Despite only getting back from Australia the night before l was determined to get to the last match of the season against Battersea Ironsides, who reside in the middle of the table and who Farnham beat in the away match in December. Having arrived a bit late due to jet lag l missed the first fifteen minutes when three converted tries were scored, so it was no surprise to see Farnham had taken the foot off​ the gas a little allowing Ironsides to score an unconverted try to make it 21-5 at half time. 

The second showed what a spirited side Ironsides are; enthusiastic and did a lot of running. The stand off Felston and the inside centre Lyons being particularly effective. All that effort didn’t produce much but they did come back with late try, after Farnham added another two unconverted tries to make it 31-10 at the final whistle. The whole Farnham side played very well especially Pete Daly (natch) Mike Salmon, Toby Comley. Unfortunately Lenny Jennings and Jemi Akin-Olugbade received overlapping sin bin dismissals, the former for a supposed high tackle and the latter for a late tackle, about 5 seconds, oh well. So ends Farnham’s season which guarantees promotion to London 2, where they were two years ago before being relegated.

But that’s not the end of the story, Farnham have won through to the semi final of the National Senior Vase, and face Saltash of Cornwall at Monkton Lane Farnham on Saturday 15th April, kick off 2.30pm. If they win, they will be travelling to Twickenham to play the final against the other semi-finalists. If that happens, it will be a fantastic occasion to play at headquarters in the final on 6th May. I hope to be there and see Farnham win a major trophy. Keep it up Farnham

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This won’t be the last time.

So, our third trip to ‘down under’ is complete. Including our previous trips we have spent a total of 15 weeks in Australia.

Now don’t jump to the conclusion that we might up sticks and move out to that lovely country, l doubt that will happen despite the draw of my daughter living in Melbourne. We love to visit and have been three times in four years albeit with 18 months to two years between trips. This latest holiday started on 9th March and we had three of us going this time with my eldest daughter Charlotte joining Fran and myself. We had booked Singapore airlines mid last year when they had special deals on, we got there – return for £2000, which is actually a bit of a bargain. Previously we travelled with Etihad but on the 2nd trip in ’15 we got fed up with the staging through Abu Dhabi, and decided to try something different, and it cost nearly the same for two of us. Singapore stages through Changi with stops of 3 hours out and 6 hours back. It’s a quantum leap from Abu Dhabi and much better organised. So we started very early doors on the 9th, thanks to GP Cars of Bordon and Colin our driver. The flight was at 11:00 for the 13 hours duration to Singapore, and that was all succesful, very smooth in the Airbus A380, flying overnight and landing at silly o’clock on Friday 10th, coincidentally my birthday! I asked a flight attendant if there was any champagne on board, and they obliged by bringing three glasses of it, a birthday card and a present of a pack of playing cards for each of us. A lovely gesture which was typical of the great service you get with Singapore Airlines. Had a mooch around Changi for three hours waiting for our connecting flight and again all smooth arriving in Melbourne after an eight hour flight at nine pm or so. We were met by Teresa and Kev who had borrowed a bigger car from work (Ford) to move us and all our stuff to their flat where we staying for the first night.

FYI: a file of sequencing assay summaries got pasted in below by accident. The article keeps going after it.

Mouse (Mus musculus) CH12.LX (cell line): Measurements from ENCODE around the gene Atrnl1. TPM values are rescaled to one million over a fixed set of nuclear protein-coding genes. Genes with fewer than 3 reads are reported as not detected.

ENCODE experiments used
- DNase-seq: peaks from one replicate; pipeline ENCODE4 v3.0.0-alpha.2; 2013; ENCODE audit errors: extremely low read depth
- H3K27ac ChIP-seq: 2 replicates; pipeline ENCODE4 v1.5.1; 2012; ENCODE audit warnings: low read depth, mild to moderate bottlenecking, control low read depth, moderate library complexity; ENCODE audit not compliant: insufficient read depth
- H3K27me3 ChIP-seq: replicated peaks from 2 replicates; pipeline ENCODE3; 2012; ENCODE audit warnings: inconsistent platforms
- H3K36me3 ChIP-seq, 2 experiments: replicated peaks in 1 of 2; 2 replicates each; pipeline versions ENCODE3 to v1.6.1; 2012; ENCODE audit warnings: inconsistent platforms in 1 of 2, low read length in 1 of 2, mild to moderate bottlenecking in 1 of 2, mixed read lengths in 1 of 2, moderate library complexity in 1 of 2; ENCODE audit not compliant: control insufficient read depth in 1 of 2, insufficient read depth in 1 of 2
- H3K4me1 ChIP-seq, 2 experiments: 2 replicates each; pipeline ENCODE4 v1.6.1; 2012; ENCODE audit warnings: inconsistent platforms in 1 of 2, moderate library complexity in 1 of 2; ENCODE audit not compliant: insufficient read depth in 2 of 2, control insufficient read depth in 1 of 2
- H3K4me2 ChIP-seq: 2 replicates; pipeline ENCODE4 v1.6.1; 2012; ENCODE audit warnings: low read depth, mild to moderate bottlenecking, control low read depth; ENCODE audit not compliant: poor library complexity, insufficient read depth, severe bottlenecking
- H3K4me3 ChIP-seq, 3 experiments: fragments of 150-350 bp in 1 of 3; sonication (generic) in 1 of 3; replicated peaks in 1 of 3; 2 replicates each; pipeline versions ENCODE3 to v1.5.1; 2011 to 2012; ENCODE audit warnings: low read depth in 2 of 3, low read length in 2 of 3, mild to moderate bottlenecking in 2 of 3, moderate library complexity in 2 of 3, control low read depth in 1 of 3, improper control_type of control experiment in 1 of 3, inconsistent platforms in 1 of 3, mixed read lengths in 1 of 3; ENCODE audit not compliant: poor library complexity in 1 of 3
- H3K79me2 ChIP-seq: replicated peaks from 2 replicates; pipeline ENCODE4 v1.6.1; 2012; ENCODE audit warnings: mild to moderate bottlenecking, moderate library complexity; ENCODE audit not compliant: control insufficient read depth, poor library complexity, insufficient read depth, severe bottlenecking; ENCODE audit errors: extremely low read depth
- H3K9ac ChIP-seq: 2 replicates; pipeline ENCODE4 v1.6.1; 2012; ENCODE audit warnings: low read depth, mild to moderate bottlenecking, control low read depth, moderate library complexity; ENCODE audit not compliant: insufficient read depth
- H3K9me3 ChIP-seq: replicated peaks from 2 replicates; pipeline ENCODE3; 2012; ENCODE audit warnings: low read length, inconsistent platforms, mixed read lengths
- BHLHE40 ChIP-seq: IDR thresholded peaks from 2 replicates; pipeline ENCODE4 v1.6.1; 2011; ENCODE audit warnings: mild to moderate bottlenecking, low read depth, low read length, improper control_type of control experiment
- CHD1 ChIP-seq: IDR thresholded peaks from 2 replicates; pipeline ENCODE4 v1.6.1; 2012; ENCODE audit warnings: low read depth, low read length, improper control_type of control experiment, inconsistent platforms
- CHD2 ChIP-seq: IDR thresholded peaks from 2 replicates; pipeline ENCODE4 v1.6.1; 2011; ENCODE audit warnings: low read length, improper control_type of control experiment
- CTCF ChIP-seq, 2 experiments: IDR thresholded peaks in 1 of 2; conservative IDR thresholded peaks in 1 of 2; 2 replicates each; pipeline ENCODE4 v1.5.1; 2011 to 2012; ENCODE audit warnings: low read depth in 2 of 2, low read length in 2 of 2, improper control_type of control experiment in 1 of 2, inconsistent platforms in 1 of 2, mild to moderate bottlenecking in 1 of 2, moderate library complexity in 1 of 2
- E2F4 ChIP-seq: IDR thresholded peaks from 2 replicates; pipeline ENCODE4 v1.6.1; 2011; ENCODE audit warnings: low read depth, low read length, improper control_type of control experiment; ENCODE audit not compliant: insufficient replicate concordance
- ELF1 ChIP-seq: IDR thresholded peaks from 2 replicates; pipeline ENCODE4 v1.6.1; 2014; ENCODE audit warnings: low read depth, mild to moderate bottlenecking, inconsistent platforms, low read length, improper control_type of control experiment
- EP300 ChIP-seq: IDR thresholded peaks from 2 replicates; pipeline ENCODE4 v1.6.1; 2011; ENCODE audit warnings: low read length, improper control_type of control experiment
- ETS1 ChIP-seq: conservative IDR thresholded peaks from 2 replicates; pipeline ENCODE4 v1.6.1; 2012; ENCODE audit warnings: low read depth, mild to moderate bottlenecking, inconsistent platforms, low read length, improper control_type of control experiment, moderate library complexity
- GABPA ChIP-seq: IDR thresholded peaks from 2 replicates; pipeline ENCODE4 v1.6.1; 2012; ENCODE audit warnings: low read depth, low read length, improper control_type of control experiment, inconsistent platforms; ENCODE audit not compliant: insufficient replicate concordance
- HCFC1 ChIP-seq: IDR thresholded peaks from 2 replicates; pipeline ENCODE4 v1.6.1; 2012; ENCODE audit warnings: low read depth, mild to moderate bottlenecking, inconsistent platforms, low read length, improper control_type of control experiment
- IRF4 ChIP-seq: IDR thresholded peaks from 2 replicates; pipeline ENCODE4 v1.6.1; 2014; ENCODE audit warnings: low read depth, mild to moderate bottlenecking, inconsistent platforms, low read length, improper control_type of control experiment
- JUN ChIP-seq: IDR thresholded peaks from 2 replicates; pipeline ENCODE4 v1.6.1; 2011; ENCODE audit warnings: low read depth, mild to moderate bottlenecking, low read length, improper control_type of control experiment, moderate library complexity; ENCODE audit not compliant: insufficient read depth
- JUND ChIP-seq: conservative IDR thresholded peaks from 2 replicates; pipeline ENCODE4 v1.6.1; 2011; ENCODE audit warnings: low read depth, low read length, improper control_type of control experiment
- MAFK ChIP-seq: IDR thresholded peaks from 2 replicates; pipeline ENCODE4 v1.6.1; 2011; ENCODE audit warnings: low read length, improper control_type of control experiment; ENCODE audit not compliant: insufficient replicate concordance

The night we arrived was still my birthday  l opened cards and presents and after a bite crashed for the night. The next day we got an über (very successful in Melbourne) and got taken to our home for the next 7 days, Central YHA in Flinders Street. We unpacked and got ready to go to Langans, a high class all-you-can-eat restaurant above its eponymous hotel. We had the first sitting at 5pm and there was quite a crowd waiting to get in. The wait was worth it, the food was from every corner of the globe and as in the title, you could stuff yourself.

(This photo is from the top of the Garden Tea Room in Melbourne)

It was a lovely meal and we walked around for a bit afterwards to wear it off.

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The Repair Cafe

For the last 18 months or so, I have been involved with a repair cafe.